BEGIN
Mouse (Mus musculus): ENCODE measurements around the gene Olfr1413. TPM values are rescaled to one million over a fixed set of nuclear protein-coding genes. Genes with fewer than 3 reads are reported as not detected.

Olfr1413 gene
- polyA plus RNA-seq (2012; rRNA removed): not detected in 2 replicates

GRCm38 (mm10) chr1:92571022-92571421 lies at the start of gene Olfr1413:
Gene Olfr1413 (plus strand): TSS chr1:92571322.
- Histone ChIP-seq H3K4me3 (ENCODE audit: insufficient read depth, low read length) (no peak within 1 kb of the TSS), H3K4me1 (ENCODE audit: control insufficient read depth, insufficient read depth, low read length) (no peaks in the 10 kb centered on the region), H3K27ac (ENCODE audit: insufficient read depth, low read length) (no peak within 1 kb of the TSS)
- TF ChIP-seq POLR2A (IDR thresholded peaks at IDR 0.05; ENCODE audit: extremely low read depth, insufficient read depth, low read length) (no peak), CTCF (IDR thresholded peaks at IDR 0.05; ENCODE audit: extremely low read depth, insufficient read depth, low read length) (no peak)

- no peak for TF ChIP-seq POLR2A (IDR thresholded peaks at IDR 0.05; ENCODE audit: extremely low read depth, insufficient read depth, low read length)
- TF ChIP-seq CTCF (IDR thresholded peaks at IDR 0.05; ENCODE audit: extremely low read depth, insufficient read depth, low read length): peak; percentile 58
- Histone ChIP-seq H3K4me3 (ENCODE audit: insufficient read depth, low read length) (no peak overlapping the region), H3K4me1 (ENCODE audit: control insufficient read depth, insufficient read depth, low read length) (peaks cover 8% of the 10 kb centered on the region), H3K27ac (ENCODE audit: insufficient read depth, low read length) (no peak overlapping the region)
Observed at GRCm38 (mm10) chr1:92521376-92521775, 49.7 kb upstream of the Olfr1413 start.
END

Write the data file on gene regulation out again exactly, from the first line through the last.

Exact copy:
Mouse (Mus musculus): ENCODE measurements around the gene Olfr1413. TPM values are rescaled to one million over a fixed set of nuclear protein-coding genes. Genes with fewer than 3 reads are reported as not detected.

Olfr1413 gene
- polyA plus RNA-seq (2012; rRNA removed): not detected in 2 replicates

GRCm38 (mm10) chr1:92571022-92571421 lies at the start of gene Olfr1413:
Gene Olfr1413 (plus strand): TSS chr1:92571322.
- Histone ChIP-seq H3K4me3 (ENCODE audit: insufficient read depth, low read length) (no peak within 1 kb of the TSS), H3K4me1 (ENCODE audit: control insufficient read depth, insufficient read depth, low read length) (no peaks in the 10 kb centered on the region), H3K27ac (ENCODE audit: insufficient read depth, low read length) (no peak within 1 kb of the TSS)
- TF ChIP-seq POLR2A (IDR thresholded peaks at IDR 0.05; ENCODE audit: extremely low read depth, insufficient read depth, low read length) (no peak), CTCF (IDR thresholded peaks at IDR 0.05; ENCODE audit: extremely low read depth, insufficient read depth, low read length) (no peak)

- no peak for TF ChIP-seq POLR2A (IDR thresholded peaks at IDR 0.05; ENCODE audit: extremely low read depth, insufficient read depth, low read length)
- TF ChIP-seq CTCF (IDR thresholded peaks at IDR 0.05; ENCODE audit: extremely low read depth, insufficient read depth, low read length): peak; percentile 58
- Histone ChIP-seq H3K4me3 (ENCODE audit: insufficient read depth, low read length) (no peak overlapping the region), H3K4me1 (ENCODE audit: control insufficient read depth, insufficient read depth, low read length) (peaks cover 8% of the 10 kb centered on the region), H3K27ac (ENCODE audit: insufficient read depth, low read length) (no peak overlapping the region)
Observed at GRCm38 (mm10) chr1:92521376-92521775, 49.7 kb upstream of the Olfr1413 start.